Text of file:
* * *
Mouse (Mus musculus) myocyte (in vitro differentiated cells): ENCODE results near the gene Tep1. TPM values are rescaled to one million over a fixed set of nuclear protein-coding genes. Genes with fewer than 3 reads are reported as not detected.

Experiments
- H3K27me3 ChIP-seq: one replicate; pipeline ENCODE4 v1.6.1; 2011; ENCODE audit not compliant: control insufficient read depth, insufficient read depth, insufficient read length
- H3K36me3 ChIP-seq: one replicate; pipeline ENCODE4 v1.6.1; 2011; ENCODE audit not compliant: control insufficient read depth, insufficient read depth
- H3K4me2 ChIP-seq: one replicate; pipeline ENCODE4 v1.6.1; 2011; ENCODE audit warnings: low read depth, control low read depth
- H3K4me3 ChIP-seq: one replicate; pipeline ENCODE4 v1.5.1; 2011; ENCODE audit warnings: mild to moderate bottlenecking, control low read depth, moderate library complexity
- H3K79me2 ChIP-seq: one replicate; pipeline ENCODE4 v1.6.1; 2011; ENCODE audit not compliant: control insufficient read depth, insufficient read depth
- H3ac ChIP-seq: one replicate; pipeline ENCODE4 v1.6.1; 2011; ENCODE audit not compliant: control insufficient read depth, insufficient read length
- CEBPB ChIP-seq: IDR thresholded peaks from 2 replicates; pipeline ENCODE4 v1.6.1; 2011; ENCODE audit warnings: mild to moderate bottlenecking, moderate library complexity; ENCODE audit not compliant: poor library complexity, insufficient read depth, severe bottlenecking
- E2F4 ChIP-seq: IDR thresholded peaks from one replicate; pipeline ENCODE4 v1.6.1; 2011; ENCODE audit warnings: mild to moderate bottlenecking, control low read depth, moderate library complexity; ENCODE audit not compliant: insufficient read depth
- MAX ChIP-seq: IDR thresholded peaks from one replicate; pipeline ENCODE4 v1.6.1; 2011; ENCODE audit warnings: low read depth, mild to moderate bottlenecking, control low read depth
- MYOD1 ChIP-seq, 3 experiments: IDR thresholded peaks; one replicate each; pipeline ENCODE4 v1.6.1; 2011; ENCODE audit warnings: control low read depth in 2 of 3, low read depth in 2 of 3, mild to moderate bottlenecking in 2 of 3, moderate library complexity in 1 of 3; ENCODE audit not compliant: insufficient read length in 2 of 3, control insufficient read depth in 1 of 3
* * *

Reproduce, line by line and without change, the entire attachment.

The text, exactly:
Mouse (Mus musculus) myocyte (in vitro differentiated cells): ENCODE results near the gene Tep1. TPM values are rescaled to one million over a fixed set of nuclear protein-coding genes. Genes with fewer than 3 reads are reported as not detected.

Experiments
- H3K27me3 ChIP-seq: one replicate; pipeline ENCODE4 v1.6.1; 2011; ENCODE audit not compliant: control insufficient read depth, insufficient read depth, insufficient read length
- H3K36me3 ChIP-seq: one replicate; pipeline ENCODE4 v1.6.1; 2011; ENCODE audit not compliant: control insufficient read depth, insufficient read depth
- H3K4me2 ChIP-seq: one replicate; pipeline ENCODE4 v1.6.1; 2011; ENCODE audit warnings: low read depth, control low read depth
- H3K4me3 ChIP-seq: one replicate; pipeline ENCODE4 v1.5.1; 2011; ENCODE audit warnings: mild to moderate bottlenecking, control low read depth, moderate library complexity
- H3K79me2 ChIP-seq: one replicate; pipeline ENCODE4 v1.6.1; 2011; ENCODE audit not compliant: control insufficient read depth, insufficient read depth
- H3ac ChIP-seq: one replicate; pipeline ENCODE4 v1.6.1; 2011; ENCODE audit not compliant: control insufficient read depth, insufficient read length
- CEBPB ChIP-seq: IDR thresholded peaks from 2 replicates; pipeline ENCODE4 v1.6.1; 2011; ENCODE audit warnings: mild to moderate bottlenecking, moderate library complexity; ENCODE audit not compliant: poor library complexity, insufficient read depth, severe bottlenecking
- E2F4 ChIP-seq: IDR thresholded peaks from one replicate; pipeline ENCODE4 v1.6.1; 2011; ENCODE audit warnings: mild to moderate bottlenecking, control low read depth, moderate library complexity; ENCODE audit not compliant: insufficient read depth
- MAX ChIP-seq: IDR thresholded peaks from one replicate; pipeline ENCODE4 v1.6.1; 2011; ENCODE audit warnings: low read depth, mild to moderate bottlenecking, control low read depth
- MYOD1 ChIP-seq, 3 experiments: IDR thresholded peaks; one replicate each; pipeline ENCODE4 v1.6.1; 2011; ENCODE audit warnings: control low read depth in 2 of 3, low read depth in 2 of 3, mild to moderate bottlenecking in 2 of 3, moderate library complexity in 1 of 3; ENCODE audit not compliant: insufficient read length in 2 of 3, control insufficient read depth in 1 of 3